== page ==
When I submitted my Code of Conduct complaint, it was my belief that it was lax management, absence of directorial discipline, and arrogance compounded by sheer stupidity that led to the “unfortunate oversight” that was Keith Barrow’s failure to declare a pecuniary interest at what I had assumed to be formal meetings of the ip&e board. It turns out that most of those early meetings were anything but formal.

Given all of the above, Keith Barrow’s reaction to being told that the criminal investigation into his actions whilst chairman of ip&e had been “disregarded” comes as no surprise because he appears to be still blissfully ignorant of what was expected of him as chairman of a major company.

So why was I so concerned way back in July 2015? Well, to tell the truth, I was concerned way before that, in fact my “disquiet” over ip&e had been present from day one, but it had to do with the “business model”. When I first read about Keith Barrow’s ambitions for ip&e it was like going back in time to my business analysis days.

I was awarded my business degree when I was 51 years of age. The degree included Financial and Management Accounting and Business and Company Law. That didn’t qualify me as either an accountant or lawyer but did give me an awareness of ethical business standards.

There followed two and a half years research into objective methods of assessing the performance of both small and medium-sized businesses. Working as a freelance I did research assessing grant applications for Department of Trade and Industry (DTI) business support in the form of funding distributed through Business Links and Chambers of Commerce. Company executive officers were interviewed on the market position and financial situation of their company, with an undisclosed secondary agenda designed to assess the skills, knowledge, and awareness of the market they operated in. I was tasked with looking at the extent of their knowledge about the competition they faced (market intelligence) and their capacity and willingness to apply any lessons learnt from that exercise. The DTI was not about to hand out significant chunks of money to keep a lame duck swimming against the tide.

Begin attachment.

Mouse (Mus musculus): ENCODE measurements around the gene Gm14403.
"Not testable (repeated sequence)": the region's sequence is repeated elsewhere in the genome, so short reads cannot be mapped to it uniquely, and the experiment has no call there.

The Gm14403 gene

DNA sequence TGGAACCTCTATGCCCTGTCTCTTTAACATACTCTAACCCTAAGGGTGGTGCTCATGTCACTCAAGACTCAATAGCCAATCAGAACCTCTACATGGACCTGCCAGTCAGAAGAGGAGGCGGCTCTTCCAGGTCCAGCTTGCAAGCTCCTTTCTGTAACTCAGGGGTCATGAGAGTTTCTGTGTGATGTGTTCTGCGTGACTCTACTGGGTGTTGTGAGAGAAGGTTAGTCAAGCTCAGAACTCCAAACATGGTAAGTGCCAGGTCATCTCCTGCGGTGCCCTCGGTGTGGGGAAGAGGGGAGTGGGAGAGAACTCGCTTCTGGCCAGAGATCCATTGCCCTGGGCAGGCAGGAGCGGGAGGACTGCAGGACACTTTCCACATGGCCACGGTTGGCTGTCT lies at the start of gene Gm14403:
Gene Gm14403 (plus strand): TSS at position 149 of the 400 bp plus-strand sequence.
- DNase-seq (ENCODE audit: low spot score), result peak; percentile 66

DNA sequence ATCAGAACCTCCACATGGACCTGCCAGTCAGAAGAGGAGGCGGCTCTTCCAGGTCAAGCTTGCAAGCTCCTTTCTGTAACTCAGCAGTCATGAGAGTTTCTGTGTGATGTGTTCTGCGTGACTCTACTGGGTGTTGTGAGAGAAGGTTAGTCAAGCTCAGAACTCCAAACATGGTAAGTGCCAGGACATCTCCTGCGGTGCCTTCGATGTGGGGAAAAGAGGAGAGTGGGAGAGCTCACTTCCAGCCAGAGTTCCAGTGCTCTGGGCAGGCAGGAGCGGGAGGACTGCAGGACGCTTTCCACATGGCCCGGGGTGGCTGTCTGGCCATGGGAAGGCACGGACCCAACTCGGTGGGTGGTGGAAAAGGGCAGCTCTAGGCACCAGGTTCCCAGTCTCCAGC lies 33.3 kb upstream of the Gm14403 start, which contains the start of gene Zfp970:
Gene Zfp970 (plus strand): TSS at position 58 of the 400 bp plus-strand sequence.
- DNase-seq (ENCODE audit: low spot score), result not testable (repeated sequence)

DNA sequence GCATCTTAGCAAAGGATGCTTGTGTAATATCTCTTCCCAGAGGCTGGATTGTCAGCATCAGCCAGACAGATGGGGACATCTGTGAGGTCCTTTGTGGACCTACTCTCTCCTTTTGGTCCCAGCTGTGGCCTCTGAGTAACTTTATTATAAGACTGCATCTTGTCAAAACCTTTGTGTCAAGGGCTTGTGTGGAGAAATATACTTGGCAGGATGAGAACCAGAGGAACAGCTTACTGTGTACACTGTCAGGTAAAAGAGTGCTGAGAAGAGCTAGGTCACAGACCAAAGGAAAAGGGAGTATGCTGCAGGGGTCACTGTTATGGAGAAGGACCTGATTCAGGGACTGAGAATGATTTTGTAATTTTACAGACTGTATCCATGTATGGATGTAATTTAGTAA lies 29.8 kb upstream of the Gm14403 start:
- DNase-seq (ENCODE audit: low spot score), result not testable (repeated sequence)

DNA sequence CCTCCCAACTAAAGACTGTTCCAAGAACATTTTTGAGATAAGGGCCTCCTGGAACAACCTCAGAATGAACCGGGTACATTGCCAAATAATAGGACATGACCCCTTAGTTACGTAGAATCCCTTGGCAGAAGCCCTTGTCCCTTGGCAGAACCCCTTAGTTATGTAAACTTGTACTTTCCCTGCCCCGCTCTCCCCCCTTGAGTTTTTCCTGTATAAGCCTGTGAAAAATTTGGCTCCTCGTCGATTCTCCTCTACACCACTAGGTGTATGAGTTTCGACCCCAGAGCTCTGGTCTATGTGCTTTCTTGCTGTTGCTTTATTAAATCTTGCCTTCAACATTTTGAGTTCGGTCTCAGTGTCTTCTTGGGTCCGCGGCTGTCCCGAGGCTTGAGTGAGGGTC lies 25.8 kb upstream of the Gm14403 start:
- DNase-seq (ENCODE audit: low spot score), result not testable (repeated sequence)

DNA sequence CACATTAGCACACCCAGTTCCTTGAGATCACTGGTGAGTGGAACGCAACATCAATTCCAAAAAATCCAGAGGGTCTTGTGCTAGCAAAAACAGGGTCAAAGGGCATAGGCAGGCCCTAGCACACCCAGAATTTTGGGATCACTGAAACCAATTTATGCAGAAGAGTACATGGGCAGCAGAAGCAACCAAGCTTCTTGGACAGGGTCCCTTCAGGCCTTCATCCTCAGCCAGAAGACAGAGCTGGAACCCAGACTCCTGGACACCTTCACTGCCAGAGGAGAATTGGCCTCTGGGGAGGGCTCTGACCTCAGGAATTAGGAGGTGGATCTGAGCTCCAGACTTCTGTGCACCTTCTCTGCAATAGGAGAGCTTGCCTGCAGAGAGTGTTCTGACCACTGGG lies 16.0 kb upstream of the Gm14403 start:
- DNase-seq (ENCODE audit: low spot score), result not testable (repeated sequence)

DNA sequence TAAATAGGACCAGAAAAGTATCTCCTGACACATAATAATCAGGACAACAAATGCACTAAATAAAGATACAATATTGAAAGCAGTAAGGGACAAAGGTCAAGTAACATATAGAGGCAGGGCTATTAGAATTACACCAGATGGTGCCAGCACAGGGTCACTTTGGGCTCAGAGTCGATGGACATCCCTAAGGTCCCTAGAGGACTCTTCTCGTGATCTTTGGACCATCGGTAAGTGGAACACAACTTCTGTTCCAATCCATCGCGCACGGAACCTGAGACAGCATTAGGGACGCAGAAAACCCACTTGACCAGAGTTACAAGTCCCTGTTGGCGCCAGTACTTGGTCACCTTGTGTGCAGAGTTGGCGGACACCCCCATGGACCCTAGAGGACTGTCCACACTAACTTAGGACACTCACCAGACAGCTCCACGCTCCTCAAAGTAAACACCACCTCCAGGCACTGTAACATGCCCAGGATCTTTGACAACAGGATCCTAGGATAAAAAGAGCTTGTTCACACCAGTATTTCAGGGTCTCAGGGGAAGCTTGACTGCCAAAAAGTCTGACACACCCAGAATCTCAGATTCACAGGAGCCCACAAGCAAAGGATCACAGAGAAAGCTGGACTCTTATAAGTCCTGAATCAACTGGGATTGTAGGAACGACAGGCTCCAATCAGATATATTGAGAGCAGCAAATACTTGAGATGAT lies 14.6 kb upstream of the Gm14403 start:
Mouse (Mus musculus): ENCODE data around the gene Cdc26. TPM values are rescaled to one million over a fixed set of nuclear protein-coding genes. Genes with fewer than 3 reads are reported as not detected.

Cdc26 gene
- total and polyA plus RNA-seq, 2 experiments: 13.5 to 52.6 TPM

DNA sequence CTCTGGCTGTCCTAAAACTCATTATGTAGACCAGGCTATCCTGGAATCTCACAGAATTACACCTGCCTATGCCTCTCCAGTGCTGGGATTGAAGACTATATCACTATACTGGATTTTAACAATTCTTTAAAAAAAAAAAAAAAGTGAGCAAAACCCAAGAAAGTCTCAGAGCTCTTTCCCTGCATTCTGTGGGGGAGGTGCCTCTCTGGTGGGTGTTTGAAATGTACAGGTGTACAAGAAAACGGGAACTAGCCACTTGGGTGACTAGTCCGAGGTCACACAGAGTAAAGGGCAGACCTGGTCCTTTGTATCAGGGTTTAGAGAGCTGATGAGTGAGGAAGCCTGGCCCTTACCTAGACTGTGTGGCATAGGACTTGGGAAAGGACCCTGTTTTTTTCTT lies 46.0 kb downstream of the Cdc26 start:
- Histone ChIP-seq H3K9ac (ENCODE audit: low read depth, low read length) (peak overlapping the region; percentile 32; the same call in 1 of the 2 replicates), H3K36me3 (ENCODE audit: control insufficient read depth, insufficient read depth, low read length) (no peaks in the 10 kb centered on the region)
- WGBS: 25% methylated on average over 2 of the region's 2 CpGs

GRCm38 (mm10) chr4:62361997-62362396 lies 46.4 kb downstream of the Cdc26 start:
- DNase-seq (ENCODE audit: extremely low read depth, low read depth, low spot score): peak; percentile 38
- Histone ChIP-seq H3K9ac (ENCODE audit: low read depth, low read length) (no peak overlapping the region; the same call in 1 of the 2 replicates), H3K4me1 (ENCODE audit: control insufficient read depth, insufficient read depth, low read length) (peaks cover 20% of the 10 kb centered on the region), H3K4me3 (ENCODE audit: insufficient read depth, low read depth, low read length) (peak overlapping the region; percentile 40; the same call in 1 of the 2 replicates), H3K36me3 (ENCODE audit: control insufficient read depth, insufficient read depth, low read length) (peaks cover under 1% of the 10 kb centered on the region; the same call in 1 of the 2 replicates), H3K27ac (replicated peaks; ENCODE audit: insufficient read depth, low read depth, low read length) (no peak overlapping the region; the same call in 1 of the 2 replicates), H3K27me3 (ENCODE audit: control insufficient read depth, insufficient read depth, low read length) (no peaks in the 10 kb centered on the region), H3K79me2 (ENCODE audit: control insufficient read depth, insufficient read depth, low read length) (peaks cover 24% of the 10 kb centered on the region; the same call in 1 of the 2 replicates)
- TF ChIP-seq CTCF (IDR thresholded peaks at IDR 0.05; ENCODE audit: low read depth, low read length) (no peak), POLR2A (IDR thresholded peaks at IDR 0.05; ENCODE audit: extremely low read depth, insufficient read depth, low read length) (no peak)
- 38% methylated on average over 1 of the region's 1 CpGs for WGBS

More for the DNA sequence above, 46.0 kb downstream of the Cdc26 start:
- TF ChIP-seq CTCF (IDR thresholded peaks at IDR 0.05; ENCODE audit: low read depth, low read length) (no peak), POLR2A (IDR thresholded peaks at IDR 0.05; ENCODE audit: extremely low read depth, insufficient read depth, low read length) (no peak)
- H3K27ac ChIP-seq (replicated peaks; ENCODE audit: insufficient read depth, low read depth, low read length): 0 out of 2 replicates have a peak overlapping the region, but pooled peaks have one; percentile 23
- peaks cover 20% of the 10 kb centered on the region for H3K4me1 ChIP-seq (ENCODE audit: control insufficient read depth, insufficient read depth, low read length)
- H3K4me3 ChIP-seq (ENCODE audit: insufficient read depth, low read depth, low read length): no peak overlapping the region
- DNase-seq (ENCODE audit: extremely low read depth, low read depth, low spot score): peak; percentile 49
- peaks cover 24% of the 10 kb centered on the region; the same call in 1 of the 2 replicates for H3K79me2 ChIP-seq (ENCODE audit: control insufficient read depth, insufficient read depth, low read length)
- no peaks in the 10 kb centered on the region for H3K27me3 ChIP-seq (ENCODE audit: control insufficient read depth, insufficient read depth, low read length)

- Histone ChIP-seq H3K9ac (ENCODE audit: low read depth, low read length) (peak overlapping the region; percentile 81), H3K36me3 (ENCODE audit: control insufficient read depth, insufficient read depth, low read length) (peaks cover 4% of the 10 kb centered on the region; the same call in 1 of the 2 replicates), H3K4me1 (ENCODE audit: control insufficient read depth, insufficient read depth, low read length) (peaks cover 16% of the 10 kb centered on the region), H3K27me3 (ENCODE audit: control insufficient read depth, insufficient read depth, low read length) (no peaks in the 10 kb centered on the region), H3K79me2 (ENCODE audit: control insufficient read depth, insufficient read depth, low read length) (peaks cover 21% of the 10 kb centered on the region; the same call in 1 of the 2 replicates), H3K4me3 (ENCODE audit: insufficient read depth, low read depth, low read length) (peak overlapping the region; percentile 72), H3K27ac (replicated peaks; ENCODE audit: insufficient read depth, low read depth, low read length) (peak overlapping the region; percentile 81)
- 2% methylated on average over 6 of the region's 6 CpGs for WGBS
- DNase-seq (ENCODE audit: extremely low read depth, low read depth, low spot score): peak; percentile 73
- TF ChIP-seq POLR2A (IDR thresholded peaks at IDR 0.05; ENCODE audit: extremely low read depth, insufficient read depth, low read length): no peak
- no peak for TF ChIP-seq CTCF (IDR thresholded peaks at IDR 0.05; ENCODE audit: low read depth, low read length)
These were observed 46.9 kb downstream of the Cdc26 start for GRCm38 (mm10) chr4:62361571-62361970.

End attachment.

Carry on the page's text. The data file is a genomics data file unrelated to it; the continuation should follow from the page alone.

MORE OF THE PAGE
My Code of Conduct complaint opened a few curtains on ip&e’s modus operandi, certainly that of its chairman and directors. “Relaxed” wouldn’t be far off the mark to describe operational procedures. I would have advised the DTI to run a mile.

Keith Barrow’s decision to move ip&e’s operations to a unit on a Shrewsbury business park away from Shirehall didn’t just distance the company and its operational management from Shirehall, it also distanced ip&e from the scrutiny of Shirehall and the officers charged with ensuring that ethical standards are not only established but maintained within the Authority.

Given all of the above, my eyebrows shot up when I read the statement issued by Keith Barrow’s solicitor following the “disregarding” of the criminal complaint against him.

The outcome while unsurprising is obviously welcomed. On behalf of Mr Barrow, we can confirm that he has always denied any inappropriate conduct, and has remained silent, despite the significant delays in clearing his name, social media innuendo and comment while the police investigation was completed.

The decision to say nothing until this matter was concluded was to ensure that the police inquiry could focus on collecting the evidence which would exonerate him without any misunderstanding or misinterpretation. The legal obligation to investigate such complaints, irrespective of their obvious lack of merit, does require a review and amending.”

It requires neither. The only thing that requires “ review and amending” is Keith Barrow’s take on what he did and the consequences of his actions on Shropshire Council and the taxpayers whose interests he disregarded.

Keith Barrow remains characteristically defiant.

As a postscript, on the Friday morning that it was announced that Keith Barrow had stepped down from Shropshire Council I was in a meeting at Shirehall so both my phones were switched off.

When I got back to my car I switched my phones on. In the hour it took to get home I’d had four phone calls (taken on the hands-free) from people I didn’t know, all thanking me for that morning’s news.

When I got home, the phone was pinging all evening. My wife got so fed up with it that she told me to switch it off.

I was genuinely shocked by some of those phone calls from staff and members of the public because I had no idea of the back-stories behind what I had done because at no time had any of it been “personal”.

Only since I’ve heard those back-stories has it become personal!